SEA-son’s greetings from us to you! We wish you all the best for the festive period and hope that these seasonal underwater critters will help you celebrate in a true scuba diver style!
Christmas Tree Worm
There is no better embodiment of the SEA-son’s spirit than a Christmas tree worm.
Christmas tree worms are part of the family of bristle worms and are widely distributed throughout the world’s tropical oceans. They are very common and you will know when you see one. They cannot be confused with anything else.
The reason for the name is fairly obvious, but why do they look like they do? Their branch-like appendages actually allow the worm to breathe and also catch prey floating by.
They embed themselves in hard corals, digging a hole to protect their sensitive parts. Their colours vary and to date, we still do not why, but you will see multicoloured Christmas Tree forests.
What we do know Christmas tree worms is that they are perfect underwater subjects and that divers often use them on their SEA-son’s greetings cards.
Most of us tend to add a star at the top of our Christmas tree. As such, we could not do this article without mentioning the starfish (also commonly called sea stars)! We saw this as rather fitting for this edition of SEA-son’s greetings from the underwater world.
Starfishes delight divers from the day they enter the underwater world. With over 1900 species, you have plenty of choice for a favourite! Thin or fat, small or big, and in all the colours of the rainbow, we are sure everyone secretly has a favourite one.
Snowflake Moray Eel
Snowflake moray eels have white, black and yellow splotches all over their bodies. This means that their colours and markings blend to look like snowflakes, hence the name of this amazing moray. Its Latin name (Echidna nebulosa) actually gave it its other common name of “clouded moray”. We prefer the festive name that reminds us of an amazing winter wonderland.
Snow flake morays inhabit reefs pretty much everywhere around the world and often seen by divers just sticking their heads out from hard coral heads. In fact, they are a very shy species but can grow up to 1m and are generally found from about 5m to 30m.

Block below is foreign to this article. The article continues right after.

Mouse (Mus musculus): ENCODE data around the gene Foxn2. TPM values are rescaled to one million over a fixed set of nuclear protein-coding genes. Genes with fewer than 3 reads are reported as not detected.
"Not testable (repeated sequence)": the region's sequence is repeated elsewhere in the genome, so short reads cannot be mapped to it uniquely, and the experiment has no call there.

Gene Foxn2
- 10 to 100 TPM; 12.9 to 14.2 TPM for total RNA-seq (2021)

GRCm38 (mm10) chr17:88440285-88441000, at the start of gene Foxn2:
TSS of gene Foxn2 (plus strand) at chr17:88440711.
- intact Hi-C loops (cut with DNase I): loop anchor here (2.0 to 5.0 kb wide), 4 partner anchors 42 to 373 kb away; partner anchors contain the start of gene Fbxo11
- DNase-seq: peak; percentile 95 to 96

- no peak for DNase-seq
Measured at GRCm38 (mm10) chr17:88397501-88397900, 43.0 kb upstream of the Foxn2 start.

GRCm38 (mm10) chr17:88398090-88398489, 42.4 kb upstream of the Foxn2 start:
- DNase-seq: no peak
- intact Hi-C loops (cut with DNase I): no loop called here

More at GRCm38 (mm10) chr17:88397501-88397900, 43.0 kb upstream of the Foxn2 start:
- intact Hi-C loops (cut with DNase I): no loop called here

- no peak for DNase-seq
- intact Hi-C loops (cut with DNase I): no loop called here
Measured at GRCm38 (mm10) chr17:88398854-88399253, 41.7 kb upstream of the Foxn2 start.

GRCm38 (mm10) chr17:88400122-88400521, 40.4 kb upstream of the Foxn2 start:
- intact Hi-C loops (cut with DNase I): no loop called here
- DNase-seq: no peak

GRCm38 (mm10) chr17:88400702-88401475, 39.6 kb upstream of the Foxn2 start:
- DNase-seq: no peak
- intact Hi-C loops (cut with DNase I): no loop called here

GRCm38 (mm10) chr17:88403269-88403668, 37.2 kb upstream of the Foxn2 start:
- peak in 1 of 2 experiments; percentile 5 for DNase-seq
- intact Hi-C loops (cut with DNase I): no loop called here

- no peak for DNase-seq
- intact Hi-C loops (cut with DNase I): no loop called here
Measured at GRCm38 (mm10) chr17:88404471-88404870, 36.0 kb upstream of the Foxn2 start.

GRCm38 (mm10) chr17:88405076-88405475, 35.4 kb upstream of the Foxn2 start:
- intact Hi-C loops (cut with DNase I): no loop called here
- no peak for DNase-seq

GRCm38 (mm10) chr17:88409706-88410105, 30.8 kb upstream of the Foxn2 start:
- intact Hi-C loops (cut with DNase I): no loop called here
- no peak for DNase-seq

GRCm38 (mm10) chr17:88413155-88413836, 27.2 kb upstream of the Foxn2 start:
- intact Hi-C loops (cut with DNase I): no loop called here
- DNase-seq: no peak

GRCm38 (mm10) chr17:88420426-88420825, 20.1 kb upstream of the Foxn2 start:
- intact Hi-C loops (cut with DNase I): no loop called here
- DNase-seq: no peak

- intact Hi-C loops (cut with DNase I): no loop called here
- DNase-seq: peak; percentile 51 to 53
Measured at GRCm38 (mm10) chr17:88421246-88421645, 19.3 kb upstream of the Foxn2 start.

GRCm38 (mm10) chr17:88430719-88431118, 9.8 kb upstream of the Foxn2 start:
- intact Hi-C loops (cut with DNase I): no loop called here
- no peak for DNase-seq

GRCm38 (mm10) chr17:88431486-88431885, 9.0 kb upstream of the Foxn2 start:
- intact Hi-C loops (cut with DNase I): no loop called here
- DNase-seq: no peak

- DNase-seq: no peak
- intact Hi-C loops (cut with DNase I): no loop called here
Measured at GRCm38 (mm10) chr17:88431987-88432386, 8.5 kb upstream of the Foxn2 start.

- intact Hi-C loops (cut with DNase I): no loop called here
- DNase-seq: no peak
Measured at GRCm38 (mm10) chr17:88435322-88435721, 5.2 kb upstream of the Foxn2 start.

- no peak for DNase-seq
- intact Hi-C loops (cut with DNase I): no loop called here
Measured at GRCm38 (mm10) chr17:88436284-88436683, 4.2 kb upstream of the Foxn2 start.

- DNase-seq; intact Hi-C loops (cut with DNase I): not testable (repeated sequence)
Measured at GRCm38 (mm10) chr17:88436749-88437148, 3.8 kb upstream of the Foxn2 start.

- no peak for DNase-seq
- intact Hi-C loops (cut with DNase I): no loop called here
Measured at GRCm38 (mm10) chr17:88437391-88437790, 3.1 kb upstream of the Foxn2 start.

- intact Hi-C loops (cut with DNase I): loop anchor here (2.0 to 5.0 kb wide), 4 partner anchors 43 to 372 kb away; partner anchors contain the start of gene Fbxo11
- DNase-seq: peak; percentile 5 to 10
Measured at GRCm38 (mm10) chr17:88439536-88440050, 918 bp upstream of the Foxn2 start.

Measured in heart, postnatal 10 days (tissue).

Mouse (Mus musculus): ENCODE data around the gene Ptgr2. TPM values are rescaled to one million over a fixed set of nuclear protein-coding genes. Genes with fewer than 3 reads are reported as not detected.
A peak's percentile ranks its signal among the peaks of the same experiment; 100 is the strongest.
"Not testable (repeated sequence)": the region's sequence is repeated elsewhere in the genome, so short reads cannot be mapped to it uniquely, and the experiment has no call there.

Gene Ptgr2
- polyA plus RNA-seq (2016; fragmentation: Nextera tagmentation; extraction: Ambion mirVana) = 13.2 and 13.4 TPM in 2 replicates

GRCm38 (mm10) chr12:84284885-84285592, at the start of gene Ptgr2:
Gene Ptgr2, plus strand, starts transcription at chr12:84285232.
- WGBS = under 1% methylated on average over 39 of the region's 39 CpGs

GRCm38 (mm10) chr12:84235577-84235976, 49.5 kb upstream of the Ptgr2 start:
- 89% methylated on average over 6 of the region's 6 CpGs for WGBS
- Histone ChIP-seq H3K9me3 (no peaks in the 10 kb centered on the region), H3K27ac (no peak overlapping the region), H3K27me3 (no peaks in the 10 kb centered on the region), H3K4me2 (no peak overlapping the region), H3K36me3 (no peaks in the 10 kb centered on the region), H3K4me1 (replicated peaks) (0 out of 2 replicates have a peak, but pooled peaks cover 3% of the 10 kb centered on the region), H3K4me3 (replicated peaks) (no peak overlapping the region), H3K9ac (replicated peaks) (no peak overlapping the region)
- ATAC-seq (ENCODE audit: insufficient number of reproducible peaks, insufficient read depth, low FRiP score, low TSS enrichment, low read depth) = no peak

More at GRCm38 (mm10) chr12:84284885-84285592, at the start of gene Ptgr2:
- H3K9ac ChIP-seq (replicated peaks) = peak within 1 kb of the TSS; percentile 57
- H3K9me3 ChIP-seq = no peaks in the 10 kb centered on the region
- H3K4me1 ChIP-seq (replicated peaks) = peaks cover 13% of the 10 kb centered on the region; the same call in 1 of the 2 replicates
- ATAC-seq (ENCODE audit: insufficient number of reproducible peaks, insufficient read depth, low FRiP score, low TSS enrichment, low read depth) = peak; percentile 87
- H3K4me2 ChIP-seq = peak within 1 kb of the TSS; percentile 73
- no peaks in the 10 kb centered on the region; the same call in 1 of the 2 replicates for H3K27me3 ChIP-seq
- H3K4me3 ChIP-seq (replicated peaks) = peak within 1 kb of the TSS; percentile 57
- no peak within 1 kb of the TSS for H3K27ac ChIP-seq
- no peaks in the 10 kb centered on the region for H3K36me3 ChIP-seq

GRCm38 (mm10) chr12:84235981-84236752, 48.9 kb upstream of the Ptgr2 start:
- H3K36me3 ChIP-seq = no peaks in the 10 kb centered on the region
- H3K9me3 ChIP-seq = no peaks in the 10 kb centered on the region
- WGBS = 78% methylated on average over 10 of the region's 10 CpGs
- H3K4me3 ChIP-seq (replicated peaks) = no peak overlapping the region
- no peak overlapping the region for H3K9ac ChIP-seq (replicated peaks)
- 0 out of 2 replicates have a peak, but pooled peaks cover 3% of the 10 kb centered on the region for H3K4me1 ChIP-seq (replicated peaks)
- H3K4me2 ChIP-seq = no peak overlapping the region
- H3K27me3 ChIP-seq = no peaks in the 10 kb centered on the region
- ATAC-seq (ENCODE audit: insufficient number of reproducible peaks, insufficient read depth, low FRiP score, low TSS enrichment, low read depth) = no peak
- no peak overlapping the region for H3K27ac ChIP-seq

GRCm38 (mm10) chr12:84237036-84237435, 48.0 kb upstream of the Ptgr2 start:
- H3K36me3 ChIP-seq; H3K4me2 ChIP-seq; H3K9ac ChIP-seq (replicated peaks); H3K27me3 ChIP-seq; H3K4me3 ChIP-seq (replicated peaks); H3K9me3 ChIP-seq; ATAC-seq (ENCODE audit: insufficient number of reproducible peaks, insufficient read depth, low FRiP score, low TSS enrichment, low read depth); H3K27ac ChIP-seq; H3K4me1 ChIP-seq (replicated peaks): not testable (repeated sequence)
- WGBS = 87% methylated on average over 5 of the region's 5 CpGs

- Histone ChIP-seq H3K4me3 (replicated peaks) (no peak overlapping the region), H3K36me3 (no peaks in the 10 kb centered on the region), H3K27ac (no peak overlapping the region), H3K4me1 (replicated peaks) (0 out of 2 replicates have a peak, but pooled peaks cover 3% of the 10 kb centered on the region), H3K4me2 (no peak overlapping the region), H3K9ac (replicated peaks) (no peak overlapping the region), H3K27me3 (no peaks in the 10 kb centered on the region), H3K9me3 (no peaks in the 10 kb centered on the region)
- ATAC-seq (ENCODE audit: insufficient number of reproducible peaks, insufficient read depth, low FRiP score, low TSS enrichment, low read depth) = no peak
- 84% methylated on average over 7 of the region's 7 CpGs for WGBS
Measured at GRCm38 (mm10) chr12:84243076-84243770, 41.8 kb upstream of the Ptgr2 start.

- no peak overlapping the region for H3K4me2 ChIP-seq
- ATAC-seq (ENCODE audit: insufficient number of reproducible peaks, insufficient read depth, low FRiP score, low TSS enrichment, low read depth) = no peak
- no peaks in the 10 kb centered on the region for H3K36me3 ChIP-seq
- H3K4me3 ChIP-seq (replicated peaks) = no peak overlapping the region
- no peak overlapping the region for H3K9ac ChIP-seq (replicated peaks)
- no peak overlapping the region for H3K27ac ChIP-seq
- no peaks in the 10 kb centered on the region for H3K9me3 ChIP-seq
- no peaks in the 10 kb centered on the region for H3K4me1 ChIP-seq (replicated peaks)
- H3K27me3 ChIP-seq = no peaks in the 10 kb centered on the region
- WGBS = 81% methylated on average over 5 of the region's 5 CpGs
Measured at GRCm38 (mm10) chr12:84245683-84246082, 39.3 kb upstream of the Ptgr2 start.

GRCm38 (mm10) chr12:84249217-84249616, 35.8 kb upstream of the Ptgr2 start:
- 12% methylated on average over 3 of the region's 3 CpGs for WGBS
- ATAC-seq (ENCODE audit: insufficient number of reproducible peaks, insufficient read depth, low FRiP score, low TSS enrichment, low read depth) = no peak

There is nothing more fitting for SEA-son’s greetings than an angel.
Underwater they are represented by the family of Angelfish. These fishes are found on shallow reefs in most tropical areas. The family has over 80 species – all angels are different!
They are normally brightly coloured fishes and really bring an underwater photo together. There is nothing else that screams dream diving! Their electric blues (present in many species of angelfishes and particularly in their juvenile form) is said to warn potential predators by making them think they are toxic.
They range in size and are normally keen and curious fish – to our delight
Candy Cane Shrimp
Candy cane shrimps are a species of snapping shrimps that live in parts of the Pacific and Indian oceans. When you look at them, there is no doubt why they got their name.
These shrimps share their living space with goby fishes. They help the fish dig and maintain the burrow that they share on the seafloor. In turn the small, and mostly blind, shrimp get protection from predators from the fish. Because of this, you could say they are the housekeeper while the goby is the guard dog
Saddle oysters, mermaids’ toenails, or Jingle shells have extremely thin, translucent, paper-like shells. You will normally find them around the Atlantic. Their flesh is unpleasant to eat, but their shells are really beautiful.
This makes them a favourite for beachcombers and means that you will often see them in jewelry or wind chimes. When several shells are strung together as a chime (or necklace), the sound directly makes you think of a jingle. The jingle sound is also heard when waves beat down upon beaches strewn with shells.